Caroline in Bromsgrove, England asks:
"I am a tennis player and have strained a muscle in my calf (inner side rather than outer), which is sufficiently painful to make me unable to put my heel down when I walk. My questions are: How will I know when to start the stretching exercises? What stretching exercises should I do? How will I know when to start taking weight bearing exercise?"
Marc Bernier at the Alabama Sports Medicine and Orthopaedic Center (ASMOC), replies:
"Following a Calf strain gentle stretching can usually be performed within the first few days (so long as it is pain free) in the form of active range of motion (AROM) exercises. In order to 'stretch' the calf muscles in this fashion, simply sit on the floor with your knees straight and bend your foot towards you using the muscles on the front of your shin. Hold this position for 5-10 seconds, and perform 30 times. This should be done in a pain-free manner throughout the day as a way to maintain some flexibility during the acute phase of the injury. Once you are comfortably able to do this exercise without pain, it should be safe to progress to more specific flexibility activities.
"In order to understand how to stretch the Calf complex it is helpful to know about the anatomy.
"The calf complex consists of two main muscles: the Gastrocnemius muscle (which crosses the knee joint) and the Soleus muscle (which doesn't cross the knee joint). These muscles are stretched in a similar manner, with one modification: to emphasize the Gastrocnemius, the knee must be in a straightened position; to emphasize the Soleus, the knee must be in a bent position.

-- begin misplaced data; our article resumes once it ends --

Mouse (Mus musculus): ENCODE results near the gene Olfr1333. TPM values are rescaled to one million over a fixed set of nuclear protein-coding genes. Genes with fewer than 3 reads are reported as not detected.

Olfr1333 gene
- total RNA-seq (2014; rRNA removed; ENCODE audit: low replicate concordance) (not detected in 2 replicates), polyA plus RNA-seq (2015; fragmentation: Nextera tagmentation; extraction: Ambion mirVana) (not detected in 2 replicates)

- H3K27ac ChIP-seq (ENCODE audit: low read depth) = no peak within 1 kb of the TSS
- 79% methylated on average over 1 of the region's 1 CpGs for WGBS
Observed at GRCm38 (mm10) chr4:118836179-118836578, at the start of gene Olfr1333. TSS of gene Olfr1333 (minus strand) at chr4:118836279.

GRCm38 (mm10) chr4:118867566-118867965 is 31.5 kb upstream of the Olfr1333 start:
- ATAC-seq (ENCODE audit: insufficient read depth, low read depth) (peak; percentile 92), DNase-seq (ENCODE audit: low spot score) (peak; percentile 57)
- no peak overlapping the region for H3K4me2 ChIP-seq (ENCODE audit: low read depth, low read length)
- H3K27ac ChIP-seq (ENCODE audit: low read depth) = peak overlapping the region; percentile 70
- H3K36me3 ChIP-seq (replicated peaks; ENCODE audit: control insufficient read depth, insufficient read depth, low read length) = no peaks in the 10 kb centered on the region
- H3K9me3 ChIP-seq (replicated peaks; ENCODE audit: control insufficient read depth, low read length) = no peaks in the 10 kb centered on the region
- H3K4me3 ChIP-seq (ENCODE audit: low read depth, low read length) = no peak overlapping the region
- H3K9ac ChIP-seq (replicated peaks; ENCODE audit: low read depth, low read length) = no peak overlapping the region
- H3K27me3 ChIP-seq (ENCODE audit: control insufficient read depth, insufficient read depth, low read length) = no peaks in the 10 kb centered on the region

"So long as the AROM stretches are pain free, the first stretches I recommend are 'towel stretches', which allow you to control the intensity of the stretch easily. This is performed with the knee extended and flexed to stretch both muscle groups.
"The next stretches are 'wall stretches' which entail leaning into a wall while keeping the heel on the ground. Once again, this is performed with the knee extended and flexed. Additionally, it is recommend that you place a very small rolled towel under the inside part of your foot to allow the stretch to be performed in a "neutral" position, preventing the foot from pronating (turning inwards). This provides for a more efficient and functional stretch for the calf musculature.
"The final stretches are performed on a 'slantboard'. A variation of this stretch is to perform it by placing the foot up against a wall in a standing position. While performing the slantboard stretch, it is also recommended that a small rolled towel be placed under the length of the inside part of the foot.
"Weightbearing exercise for strengthening can be initiated once the acute pain has subsided, usually within 3-10 days, depending upon the severity of the injury. The key to the strengthening program is to ensure it is a gradual program that begins with seated heel raise activity, progressing to full weightbearing exercises, and finally sport-specific training."